by mariocorrigan on August 25, 2007

Kildare Voice 15 June 2007
Centenary of Kildare’s first All Ireland victory
June 16 1907, a hundred years ago was when Kildare won the first of their four All Ireland titles and an important date in forging the identity of our county.
The first of our four All Ireland football championships was won with the minimum of fuss and with little impact compared with the razzmatazz connected with such occasions nowadays.
The creation of parliamentary constituencies (North and South Kildare both elected one MP to the English House of Commons) and local elections of 1898 had helped initiate something resembling a Kildare identity.
But it was the GAA that elevated our counties something more than lines on a map. And it was the surge of popularity created by Kildare’s performances in four big football matches against Kerry that enabled the GAA to do so, placing it at the heart of popular culture for the first time a century ago.
Three of these matches were played in 1905, for the All Ireland “home” title of 1903 because the chaotic GAA championship ran two years late in those days.
Kildare lost at the third attempt, having filled newspaper columns, special trains, makeshift stands in borrowed agricultural showgrounds, and the coffers of the GAA in the meantime.
The same counties were back playing the 1905 final two years later, on June 16 1907, exactly a hundred years before the launch of this paper.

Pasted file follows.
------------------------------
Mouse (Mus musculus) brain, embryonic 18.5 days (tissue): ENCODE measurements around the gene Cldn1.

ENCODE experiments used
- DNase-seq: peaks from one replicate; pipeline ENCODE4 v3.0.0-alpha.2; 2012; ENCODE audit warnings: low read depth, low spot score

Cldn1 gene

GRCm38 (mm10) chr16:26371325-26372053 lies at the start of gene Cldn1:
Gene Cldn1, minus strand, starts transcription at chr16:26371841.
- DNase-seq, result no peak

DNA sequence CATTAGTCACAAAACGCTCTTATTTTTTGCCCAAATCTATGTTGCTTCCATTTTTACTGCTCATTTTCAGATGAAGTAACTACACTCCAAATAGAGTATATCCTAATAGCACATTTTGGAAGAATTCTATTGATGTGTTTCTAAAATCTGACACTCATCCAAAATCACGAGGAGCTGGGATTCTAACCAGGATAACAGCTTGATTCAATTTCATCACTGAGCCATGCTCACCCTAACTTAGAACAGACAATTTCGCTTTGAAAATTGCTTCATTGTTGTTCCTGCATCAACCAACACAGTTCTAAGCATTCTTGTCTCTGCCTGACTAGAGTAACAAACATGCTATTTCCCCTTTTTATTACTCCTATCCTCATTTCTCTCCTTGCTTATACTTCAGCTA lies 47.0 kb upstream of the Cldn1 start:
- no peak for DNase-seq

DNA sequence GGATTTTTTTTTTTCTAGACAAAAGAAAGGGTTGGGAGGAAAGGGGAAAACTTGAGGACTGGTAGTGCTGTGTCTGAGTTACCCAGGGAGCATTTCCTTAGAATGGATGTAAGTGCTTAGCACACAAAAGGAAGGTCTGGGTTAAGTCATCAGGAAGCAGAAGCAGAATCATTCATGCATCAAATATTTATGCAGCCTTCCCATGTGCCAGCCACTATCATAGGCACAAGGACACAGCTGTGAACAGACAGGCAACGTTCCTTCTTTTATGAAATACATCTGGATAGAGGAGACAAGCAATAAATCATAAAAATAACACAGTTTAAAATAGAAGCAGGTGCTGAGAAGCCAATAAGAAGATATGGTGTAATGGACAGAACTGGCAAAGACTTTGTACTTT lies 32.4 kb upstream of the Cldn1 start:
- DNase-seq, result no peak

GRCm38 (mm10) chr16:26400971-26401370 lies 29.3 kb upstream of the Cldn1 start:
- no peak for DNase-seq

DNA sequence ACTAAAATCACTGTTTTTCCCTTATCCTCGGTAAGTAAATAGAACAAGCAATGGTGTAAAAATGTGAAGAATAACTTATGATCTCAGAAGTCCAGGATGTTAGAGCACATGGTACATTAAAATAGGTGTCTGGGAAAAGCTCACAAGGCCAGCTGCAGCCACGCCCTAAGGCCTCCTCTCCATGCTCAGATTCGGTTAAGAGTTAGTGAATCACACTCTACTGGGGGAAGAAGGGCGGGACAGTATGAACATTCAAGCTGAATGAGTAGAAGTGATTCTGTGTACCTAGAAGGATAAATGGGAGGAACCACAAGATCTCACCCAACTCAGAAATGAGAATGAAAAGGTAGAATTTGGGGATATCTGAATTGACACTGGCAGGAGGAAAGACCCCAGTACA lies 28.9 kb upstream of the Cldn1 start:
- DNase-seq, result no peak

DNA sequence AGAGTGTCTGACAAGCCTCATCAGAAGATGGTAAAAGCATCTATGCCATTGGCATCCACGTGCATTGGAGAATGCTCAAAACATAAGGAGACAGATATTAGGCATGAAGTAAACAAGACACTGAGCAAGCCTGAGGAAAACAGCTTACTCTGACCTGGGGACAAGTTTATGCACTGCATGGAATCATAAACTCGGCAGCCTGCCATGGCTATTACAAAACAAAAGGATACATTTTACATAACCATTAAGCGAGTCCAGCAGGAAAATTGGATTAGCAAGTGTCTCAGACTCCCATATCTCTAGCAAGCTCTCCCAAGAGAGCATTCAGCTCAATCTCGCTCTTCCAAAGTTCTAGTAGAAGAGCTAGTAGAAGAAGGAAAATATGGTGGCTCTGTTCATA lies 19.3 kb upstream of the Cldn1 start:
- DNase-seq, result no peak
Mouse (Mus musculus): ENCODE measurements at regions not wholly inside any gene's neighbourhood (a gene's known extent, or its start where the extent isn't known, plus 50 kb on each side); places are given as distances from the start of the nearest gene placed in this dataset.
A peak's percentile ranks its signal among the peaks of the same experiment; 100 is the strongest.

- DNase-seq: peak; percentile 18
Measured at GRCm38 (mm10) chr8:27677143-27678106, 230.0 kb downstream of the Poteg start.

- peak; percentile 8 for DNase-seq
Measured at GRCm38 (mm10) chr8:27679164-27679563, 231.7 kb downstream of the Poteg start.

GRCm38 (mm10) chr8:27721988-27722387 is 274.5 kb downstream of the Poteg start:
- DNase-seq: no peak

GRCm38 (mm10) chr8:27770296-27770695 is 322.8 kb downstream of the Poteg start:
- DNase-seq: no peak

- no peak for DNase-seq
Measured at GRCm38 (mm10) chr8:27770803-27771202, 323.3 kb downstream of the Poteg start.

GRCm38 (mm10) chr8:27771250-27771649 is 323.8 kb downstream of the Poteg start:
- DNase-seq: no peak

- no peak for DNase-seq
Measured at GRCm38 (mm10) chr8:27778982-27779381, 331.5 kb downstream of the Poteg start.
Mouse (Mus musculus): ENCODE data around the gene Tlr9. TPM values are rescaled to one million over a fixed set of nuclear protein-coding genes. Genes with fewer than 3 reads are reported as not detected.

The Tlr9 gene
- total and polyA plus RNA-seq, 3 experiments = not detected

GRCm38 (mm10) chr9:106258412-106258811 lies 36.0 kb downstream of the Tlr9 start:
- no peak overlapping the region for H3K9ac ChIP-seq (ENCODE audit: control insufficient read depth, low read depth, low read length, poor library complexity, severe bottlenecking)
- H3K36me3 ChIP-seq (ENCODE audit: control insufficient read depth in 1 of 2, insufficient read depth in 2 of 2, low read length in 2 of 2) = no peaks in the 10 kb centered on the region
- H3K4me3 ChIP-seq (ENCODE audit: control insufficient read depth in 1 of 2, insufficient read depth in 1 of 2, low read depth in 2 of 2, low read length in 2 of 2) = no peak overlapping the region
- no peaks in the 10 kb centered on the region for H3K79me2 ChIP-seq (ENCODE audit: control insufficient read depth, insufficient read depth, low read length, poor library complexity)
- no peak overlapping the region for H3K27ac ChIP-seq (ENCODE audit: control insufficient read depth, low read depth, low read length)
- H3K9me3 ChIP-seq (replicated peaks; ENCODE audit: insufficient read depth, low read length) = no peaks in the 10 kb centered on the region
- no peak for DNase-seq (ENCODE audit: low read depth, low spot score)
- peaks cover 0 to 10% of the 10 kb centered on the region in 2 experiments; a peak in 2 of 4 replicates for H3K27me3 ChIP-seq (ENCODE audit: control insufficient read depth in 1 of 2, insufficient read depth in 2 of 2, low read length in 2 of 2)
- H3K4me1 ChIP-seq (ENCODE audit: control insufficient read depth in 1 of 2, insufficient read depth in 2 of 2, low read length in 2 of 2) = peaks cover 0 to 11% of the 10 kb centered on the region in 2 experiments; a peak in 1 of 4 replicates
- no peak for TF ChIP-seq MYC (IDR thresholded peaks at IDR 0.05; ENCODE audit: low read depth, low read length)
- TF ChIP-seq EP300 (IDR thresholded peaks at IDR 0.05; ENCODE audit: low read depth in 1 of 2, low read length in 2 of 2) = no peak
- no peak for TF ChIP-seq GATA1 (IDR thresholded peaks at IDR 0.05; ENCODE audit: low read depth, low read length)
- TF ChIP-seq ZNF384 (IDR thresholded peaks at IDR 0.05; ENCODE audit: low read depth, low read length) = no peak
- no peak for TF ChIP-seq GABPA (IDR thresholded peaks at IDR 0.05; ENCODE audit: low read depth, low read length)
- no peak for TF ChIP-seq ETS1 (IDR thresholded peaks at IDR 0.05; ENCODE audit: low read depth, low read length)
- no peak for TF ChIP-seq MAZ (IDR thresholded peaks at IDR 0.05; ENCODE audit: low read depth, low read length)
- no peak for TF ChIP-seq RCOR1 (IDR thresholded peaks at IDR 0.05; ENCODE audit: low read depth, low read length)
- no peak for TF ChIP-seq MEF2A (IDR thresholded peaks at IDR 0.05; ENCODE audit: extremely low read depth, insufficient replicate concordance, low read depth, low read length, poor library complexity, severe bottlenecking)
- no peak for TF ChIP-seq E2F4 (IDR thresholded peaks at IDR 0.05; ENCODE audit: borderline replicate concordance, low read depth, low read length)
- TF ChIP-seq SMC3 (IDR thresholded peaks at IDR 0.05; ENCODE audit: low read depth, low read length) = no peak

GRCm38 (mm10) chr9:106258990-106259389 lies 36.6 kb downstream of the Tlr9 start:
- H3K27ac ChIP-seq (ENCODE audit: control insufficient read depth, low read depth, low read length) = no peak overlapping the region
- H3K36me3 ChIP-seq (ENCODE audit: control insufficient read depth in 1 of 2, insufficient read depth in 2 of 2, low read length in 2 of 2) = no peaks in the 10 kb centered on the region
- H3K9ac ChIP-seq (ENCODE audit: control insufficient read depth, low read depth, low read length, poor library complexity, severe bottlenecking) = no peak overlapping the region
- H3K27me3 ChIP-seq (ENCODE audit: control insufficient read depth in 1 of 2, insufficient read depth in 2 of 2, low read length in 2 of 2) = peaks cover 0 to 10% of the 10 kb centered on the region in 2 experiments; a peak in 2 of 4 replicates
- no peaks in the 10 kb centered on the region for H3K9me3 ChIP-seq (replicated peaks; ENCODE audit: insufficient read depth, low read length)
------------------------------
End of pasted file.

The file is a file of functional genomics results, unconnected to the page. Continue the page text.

There was a sense of unfinished business for both counties. The customary wrangle over the venue for the final took three Central Council meetings to resolve. Kildare initially refused to travel to Munster to play and at one stage the title was awarded to Kerry on a walkover.
Eventually they went to Thurles and won, invoking the spirit of Wolfe Tone and his grave in Bodenstown in the dressing room pre match address.
Who were these men? Writing the Centenary History of the GAA in Kildare I tried to encounter them through the memories of half a dozen or so old men who had witnessed some of those games.
None of the players were alive, and a bit like a boy in a Dickens story, I started with an evening visit to Mainham graveyard to imagine their football heroism through tombstone inscriptions.
The graveyard analogy was apt. These were solid men who did something today’s heroes would love to emulate.
Was it easier then? Probably. Fewer counties competed. Ulster was a pushover. When Kildare played the semi-final some of the selected Cavan team did not show up and a newspaper columnist concluded "Cavan would not even win the junior championship of Kildare.”
Dublin and Kerry were Kildare’s only real opponents. Kildare’s own club structure was undergoing a bit of a revivial, new clubs were springing up all over the flatlands, but the experience of the men of Newbridge Sarsfields, or rather their predecessors Roseberry, and Clane meant those clubs dominated the local championship.
A bit like the way Munster’s forwards and Leinster’s backs make up the current Irish rugby team, the two clubs balanced each other out to make up the winning 17 – the 15 a side game was not introduced until 1913.